New York, NY – On October 31, 2017, Michael Oreskes, the chief editor at National Public Radio (commonly known as “NPR”) resigned following multiple allegations of sexual harassment. Oreskes had joined NPR in 2015, and the accusations against occurred long before he joined NPR. Oreskes is the latest media figure to confront allegations of sexual harassment and be forced to step down.
Back in the 1990s when Oreskes was the Washington Bureau Chief of the New York Times, he allegedly forcibly kissed two different journalists in meetings. Both of there female journalists said that they only met Oreskes under the pretext of career advice and possible career opportunities when he suddenly kissed them on the lips.
The victims, who remain anonymous, brought their unfortunate stories to NPR’s attention only recently. Although these claims likely fall out any statutes of limitation, barring them from the court, the claims are nonetheless serious and are being investigated.
The day after his resignation, Oreskes stated that he was deeply sorry for the people he had hurt and added, “My behavior was wrong and inexcusable, and I accept full responsibility.”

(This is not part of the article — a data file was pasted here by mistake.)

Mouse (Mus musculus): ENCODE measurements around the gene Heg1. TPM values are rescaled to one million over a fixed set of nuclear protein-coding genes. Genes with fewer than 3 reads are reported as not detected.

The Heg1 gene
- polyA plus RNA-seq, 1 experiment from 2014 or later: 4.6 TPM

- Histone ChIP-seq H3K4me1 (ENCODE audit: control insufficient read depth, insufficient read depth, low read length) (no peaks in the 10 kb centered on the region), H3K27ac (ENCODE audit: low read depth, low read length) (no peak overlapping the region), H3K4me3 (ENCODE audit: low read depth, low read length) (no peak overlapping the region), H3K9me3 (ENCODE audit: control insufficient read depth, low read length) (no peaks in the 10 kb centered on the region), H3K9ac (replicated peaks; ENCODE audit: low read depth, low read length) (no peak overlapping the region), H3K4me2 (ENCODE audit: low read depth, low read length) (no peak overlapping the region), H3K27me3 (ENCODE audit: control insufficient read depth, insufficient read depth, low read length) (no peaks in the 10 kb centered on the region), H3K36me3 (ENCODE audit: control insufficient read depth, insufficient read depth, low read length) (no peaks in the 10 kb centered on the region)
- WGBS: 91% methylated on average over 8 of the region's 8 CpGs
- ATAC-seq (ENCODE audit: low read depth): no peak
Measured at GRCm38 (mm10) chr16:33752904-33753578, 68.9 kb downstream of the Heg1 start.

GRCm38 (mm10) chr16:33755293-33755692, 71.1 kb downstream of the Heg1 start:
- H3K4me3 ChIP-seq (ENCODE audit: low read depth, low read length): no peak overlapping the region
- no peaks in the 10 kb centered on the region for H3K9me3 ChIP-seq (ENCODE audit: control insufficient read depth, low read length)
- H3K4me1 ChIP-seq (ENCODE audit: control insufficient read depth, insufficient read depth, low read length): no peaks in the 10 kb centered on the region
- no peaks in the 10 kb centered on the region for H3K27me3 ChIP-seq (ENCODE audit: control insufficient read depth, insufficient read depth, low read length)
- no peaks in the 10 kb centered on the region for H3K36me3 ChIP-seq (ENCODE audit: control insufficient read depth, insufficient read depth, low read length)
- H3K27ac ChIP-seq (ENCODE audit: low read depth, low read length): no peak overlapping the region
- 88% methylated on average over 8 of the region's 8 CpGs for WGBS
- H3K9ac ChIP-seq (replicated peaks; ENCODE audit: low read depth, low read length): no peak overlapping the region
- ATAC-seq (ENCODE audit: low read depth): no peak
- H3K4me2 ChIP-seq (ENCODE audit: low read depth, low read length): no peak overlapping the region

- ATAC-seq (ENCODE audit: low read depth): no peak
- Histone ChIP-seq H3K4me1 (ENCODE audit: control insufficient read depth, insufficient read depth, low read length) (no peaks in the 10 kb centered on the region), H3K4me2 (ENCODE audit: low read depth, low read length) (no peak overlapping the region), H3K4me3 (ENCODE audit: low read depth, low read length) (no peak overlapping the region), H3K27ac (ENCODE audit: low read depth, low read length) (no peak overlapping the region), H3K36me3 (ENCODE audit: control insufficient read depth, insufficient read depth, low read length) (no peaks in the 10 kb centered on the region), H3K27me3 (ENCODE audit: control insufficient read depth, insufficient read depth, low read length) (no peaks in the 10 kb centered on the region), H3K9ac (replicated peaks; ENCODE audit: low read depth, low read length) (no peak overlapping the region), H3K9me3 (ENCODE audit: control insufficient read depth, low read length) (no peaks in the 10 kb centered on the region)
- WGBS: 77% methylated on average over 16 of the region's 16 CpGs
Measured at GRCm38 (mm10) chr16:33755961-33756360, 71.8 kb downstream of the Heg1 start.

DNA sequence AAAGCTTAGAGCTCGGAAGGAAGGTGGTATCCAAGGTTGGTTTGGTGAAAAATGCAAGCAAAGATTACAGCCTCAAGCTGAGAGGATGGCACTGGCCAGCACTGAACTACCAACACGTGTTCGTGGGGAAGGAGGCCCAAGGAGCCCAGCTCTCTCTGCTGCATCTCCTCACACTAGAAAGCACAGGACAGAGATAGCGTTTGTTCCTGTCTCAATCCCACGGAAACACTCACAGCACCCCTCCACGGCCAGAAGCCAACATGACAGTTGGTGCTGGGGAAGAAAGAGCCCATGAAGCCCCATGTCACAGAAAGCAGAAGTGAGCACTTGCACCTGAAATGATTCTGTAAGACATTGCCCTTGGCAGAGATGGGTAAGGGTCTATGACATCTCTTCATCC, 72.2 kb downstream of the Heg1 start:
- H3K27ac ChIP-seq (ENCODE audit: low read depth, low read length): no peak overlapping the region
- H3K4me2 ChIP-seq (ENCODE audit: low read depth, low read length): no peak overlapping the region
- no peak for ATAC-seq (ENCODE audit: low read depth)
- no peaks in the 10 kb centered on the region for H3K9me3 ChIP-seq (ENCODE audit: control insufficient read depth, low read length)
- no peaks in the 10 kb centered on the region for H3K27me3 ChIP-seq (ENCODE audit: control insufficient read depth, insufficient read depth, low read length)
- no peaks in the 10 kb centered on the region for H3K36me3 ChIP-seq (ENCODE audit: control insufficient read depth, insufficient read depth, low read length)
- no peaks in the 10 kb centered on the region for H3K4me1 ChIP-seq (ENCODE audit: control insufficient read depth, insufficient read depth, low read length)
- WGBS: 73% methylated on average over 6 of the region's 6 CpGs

In addition to the claims against him from the 1990s, two years ago Oreskes was involved in another incident of sexual harassment involving an NPR female producer, Rebecca Hersher. Hersher complained that she at a 2015 dinner with Oreskes he talked about sex and inquired about her personal life. This made Hersher extremely uncomfortable and Oreskes left her feeling that he “undercut my confidence.”
If you feel you have suffered sexual harassment or subject to unlawful discrimination on the job contact one of our New York City sexual harassment attorneys at the Derek Smith Law Group, PLLC today for a free consultation. Our attorneys have years of experience litigating claims of gender discrimination. Please give our attorneys a call at (800) 807-2209 for a free consultation.
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